| Kiri no Mukô no Fishigina Machi is the first book by Kashiwaba Sachiko (1953 -). An orthodox fantasy in which a girl goes from the everyday world into another world, spends some time there, and comes back. It was a new kind of Japanese fantasy with humorous episodes and the mixture of western and rustic atmosphere.|
Uesugi Rina, a sixth grader girl, is recommended to go to the Valley of Fog (Kiri no Tani) by her father during summer vacation. She left for the Valley of Fog by herself. On the way, she loses her way, but following an umbrella blown by the wind, she comes to a small town, where six western style houses stands along a street named Crazy People's Street (Kichigai Dori). Old Pikotto, the owner of a boarding house, and other people living there are all the descendants of witches.
Old Pikotto lets Rina stay in her house and makes her work at several shops on the street, for Pikotto believes in "no work, no dinner." At first, Rina is surprised, but she comes to blend in with the everyday life of the strange people there. Sometimes she helps them solve their problems. After three weeks, Old Pikotto tells Rina to go home. With a heavy heart Rina leaves the Valley of Fog. When she returns, she knows that only half a day has passed in her ordinary world. She also finds several presents from the Valley of Fog people and the umbrella in her bag which means that the next year she will be able to visit the Valley of Fog again.
Some elements of this story - two worlds with their own flow of time, an umbrella as a device to connect the two worlds, and so on - are rather stereotypical. Rina shows no clear growth in the story, and the story has no clear climax, as it is a sequence of several happenings. Some readers, therefore, may find this story rather boring.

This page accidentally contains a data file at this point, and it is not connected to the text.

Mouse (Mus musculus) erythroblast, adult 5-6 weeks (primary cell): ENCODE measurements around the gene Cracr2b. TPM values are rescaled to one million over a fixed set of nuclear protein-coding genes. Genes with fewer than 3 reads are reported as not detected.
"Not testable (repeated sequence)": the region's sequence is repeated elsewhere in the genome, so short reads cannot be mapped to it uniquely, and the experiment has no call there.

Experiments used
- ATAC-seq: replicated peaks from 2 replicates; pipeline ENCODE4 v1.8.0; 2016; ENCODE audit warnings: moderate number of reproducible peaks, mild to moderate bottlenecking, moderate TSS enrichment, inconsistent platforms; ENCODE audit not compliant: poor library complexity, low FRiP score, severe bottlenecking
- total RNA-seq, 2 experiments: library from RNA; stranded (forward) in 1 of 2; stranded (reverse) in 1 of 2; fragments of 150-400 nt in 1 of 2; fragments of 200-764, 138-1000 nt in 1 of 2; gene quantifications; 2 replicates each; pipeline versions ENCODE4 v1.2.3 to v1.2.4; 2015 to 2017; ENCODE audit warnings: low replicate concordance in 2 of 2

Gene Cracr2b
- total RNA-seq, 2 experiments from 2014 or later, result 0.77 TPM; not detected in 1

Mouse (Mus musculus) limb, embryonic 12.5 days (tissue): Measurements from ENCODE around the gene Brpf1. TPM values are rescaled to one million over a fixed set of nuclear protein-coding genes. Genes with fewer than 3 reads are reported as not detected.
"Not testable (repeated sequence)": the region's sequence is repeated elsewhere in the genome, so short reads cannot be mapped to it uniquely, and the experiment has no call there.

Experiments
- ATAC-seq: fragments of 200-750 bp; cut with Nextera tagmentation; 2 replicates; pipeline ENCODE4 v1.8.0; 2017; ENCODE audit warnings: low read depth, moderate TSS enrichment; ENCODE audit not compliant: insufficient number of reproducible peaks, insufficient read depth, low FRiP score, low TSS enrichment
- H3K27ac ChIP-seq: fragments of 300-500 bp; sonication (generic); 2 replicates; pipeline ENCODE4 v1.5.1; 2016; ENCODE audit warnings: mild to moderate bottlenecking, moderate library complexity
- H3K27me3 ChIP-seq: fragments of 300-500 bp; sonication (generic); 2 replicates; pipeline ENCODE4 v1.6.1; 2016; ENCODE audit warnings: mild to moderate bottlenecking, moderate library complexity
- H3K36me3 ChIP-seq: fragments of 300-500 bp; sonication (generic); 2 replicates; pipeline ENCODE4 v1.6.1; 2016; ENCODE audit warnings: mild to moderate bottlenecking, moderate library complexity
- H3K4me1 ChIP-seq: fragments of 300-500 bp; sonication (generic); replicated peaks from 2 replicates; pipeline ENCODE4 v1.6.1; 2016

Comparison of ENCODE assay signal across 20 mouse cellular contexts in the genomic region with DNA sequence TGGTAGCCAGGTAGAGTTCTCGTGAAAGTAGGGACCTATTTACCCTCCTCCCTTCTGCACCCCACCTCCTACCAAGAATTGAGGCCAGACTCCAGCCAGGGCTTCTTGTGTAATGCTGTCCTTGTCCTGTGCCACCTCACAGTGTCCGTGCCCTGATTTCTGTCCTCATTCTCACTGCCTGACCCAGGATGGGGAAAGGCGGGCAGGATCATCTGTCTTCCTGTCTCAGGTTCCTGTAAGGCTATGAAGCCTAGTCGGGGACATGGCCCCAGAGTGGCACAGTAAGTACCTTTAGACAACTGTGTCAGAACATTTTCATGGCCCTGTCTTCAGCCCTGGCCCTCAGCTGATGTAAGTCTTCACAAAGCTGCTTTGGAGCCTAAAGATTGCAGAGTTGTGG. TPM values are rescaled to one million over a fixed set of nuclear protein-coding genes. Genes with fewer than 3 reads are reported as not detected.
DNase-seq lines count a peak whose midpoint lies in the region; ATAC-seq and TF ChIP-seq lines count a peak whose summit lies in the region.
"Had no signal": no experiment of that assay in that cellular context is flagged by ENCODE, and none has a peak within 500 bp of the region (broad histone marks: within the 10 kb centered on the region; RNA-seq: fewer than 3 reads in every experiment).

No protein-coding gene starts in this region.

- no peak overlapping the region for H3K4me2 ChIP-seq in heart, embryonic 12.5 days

Others, however, find original charm in the details of this story: unique characters as Icchan the inventor or Bakame the parrot; a summer garden full of spring and winter flowers; sweets that never make people fat, and so on. Such elements must be attractive for many readers.
Kiri no Mukô no Fishigina Machi received the Kôdansha Award of Children's Literature for Newcomer in 1974. In 1976, it received the Japan Association of Writers for Children Newcomer Prize. In 1979, it was published as one of Kôdansha Pocket Book series. In 1987, an English translation by Christopher Holmes was published as one of the Kôdansha Pocket Books in English. This story gives a hint to an animation movie, Sen to Chihiro no Kami Kakushi [Spirited Away](2001) by Miyazaki Hayao.